It seems you're using an old browser. In order to view this site correctly, we advise you to upgrade your browser, or try the free Mozilla Firefox.

Print Email

Video > Couch Trip

Couch Trip

The killer film villain you've never seen and where Ingmar Bergman is overrated

SEE ALSO
Couch Trip ARCHIVES
More Video Stories

Couch Trip (7/21/2010)
Yeah? Well, you try watching 57 movies in 123 hours with no sleep

Skipped Parts (5/5/2010)
A master of smart porn, Tatsumi Kumashiro somehow managed mainstream filmmaking acceptance and heightened erotica

Baseball jones (4/7/2010)
Two Detroit Tiger films that dovetail nicely together

More from Metro Times film writers

Couch Trip (2/24/2010)
An Ethan Hawke gem you missed, a Chantal Akerman '70s round-up, plus Homer in hi-def and Bowie's kid on low budget

Couch Trip (12/16/2009)
2012 crackpot theories and Jarmusch tests our limits (surprised?); plus, Anvil thuds in the living room and a hot Madonna

Couch Trip (12/9/2009)
Robert Redford's badass antihero and Tian Yuan's Chinese hooker; plus, Up, Lost and Monsters in glorious Blu-ray

 

Published 7/8/2009

Beau Geste
Universal 

The only reason Sgt. Markoff, the sadistic sergeant played by Brian Donlevy in 1939's Beau Geste, isn't considered one of the top 50 villains of all time by the American Film Institute is because not enough people have seen the movie. With a cruelty that almost dips into the cartoonishly evil, Markoff treats his own regiment with as much dignity as the faceless, inevitable Arab enemy in William A. Wellman's military drama, making R. Lee Ermy's Full Metal Jacket psycho look like a meek softie. The often-produced war story, filmed in 1926, 1939 and 1966 (and once spoofed — see 1977's The Last Remake of Beau Geste), centers on three brothers (Gary Cooper being one) who join the French Foreign Legion to cover up for one sibling's theft of a priceless family jewel. The film plods more than Wellman's finest works, but there's plenty here to enjoy. Some superb action tableaux — such as the unforgettable opening, which finds an officer arriving at a fort festooned with meticulously arranged corpses, and a shocking scene of a military sounder shot in mid-bugle — belie the otherwise cardboard nature of the studio milieu. —John Thomason


The Seventh Seal 
Criterion

Popular wisdom alert: 8-1/2 is far from Federico Fellini's best film, Vertigo can't equal at least a handful of Alfred Hitchcock's finest pictures, and The Seventh Seal is nowhere near the top of the Ingmar Bergman oeuvre. But, somehow, after decades of reductive university courses, parodies that have led to these films' acknowledgement in the mainstream pop culture and simply word-of-mouth from the chattering class of elite cineastes, these films have come to define the auteurs behind them.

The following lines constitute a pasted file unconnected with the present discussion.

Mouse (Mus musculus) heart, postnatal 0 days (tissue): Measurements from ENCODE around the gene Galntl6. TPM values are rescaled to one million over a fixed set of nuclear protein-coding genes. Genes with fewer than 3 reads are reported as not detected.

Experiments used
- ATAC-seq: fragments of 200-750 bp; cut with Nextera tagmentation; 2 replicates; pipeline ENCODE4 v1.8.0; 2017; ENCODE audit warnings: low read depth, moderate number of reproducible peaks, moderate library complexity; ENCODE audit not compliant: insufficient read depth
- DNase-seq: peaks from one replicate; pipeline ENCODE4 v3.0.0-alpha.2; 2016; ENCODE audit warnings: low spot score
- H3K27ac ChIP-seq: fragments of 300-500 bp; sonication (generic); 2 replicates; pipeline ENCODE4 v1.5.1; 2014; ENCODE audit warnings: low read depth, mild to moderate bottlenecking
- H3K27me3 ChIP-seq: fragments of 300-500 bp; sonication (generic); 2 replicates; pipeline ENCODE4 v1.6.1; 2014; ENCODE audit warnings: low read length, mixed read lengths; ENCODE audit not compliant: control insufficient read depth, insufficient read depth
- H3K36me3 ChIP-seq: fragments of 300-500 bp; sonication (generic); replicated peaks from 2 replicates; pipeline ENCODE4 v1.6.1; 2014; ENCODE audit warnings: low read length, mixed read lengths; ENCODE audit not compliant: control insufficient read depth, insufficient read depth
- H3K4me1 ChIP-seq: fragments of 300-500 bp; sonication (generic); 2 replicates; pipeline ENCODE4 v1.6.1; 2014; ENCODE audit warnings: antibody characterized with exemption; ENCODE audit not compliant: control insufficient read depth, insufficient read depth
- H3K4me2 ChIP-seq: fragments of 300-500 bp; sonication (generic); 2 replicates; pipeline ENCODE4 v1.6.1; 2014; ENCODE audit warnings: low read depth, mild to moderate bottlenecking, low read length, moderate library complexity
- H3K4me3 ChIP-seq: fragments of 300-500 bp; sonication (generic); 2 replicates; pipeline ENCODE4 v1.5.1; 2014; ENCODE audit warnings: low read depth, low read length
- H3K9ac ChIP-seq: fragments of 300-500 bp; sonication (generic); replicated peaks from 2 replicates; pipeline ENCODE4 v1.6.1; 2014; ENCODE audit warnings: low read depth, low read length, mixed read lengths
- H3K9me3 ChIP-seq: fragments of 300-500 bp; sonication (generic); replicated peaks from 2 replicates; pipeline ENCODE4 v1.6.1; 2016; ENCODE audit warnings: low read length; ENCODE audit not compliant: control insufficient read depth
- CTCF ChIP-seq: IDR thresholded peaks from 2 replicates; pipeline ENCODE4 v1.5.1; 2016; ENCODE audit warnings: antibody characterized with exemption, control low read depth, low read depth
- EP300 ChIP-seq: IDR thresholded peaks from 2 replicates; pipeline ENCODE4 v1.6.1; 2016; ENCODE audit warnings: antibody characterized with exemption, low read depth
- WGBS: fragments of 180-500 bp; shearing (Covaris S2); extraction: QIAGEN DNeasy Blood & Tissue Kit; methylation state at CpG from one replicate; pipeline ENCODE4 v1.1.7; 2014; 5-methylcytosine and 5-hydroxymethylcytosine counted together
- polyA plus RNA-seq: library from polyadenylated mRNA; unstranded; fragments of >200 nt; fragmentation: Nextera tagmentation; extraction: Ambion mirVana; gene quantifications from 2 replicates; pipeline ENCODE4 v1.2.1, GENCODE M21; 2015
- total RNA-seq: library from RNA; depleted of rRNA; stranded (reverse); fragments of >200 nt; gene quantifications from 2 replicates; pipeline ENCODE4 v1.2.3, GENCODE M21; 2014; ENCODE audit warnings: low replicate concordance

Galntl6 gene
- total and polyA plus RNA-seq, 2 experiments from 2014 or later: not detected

As someone who's been left cold and unaffected by The Seventh Seal every time I've seen it, I find some solace in the fact it hasn't aged as well as those other All-Time Top 10 staples; in fact, in the latest installment of Sight and Sound's once-in-a-decade survey of film critics, it ranked 35th. But you'll be hard-pressed to find any genuine criticism of the film, aside from the occasional firebrand like Dave Kehr of The Chicago Reader. Ironically, for a movie that is all about questioning the existence of God, slamming The Seventh Seal is tantamount to blasphemy. Despite a whispered reputation as the quintessential example of impenetrable, laborious art cinema, the case for the film's masterpiece status was closed a long time ago.

Looking at the film again in Criterion's exceptional new two-disc reissue, not much has changed — if anything, the film looks more passé (though I don't agree with some that Bergman himself is a passé artist, as the earth-shattering vibrancy of Scenes from a Marriage and the awesome poetry of Winter Light and Persona still attest to). It's a bit funnier than I remembered, but it's still a plodding and meandering series of scenes weighed down by ponderous portent. Aside from the cinematography — Bergman's peerless framing stuns throughout — it's not much of an enjoyable experience.

The extras, on the other hand, make this collection worth a look. The choice supplement is an elegant documentary called Bergman Island, shot three years before the director's death. In it, Bergman discusses his life and work on the secluded Faro Islands, where he spent his last days. The first part resembles, funnily enough, an episode of MTV's Cribs, with Bergman showing off his antiquated abode. In talks with filmmaker Marie Nyrerod, he's as candid as he has ever been, with personal reflections and anecdotes that reveal much about cinematic world. (For instance, he was locked in a morgue as a child, leading to an early flirtation with death; later he tells Nyrerod "Not a day in my life has gone by when I haven't thought of death.")

Woody Allen offers his take on Bergman in a short tribute recorded for Turner Classic Movies in 1998. Allen focuses mostly on Bergman's most underdiscussed attribute — his masterful ability to entertain. The rest of the bonus features are handled by Peter Cowie, probably the world's pre-eminent Bergman scholar. We get his commentary from the original Criterion release, plus a newly recorded afterword and a half-hour video montage he narrates titled Bergman 101. Cowie is a brilliant mind, but he's also a bore to listen to, adding uncomfortable, Shatneresque pauses to an already somnambulistic public-radio voice.

After this generous heaping of thoughtful interviews and analysis, I know a lot more about The Seventh Seal than I did before. But I still don't like the film very much, and, unlike some people out there, I'm not afraid to shout it to the rafters. —John Thomason

blog comments powered by Disqus

> PLACE CLASSIFIED AD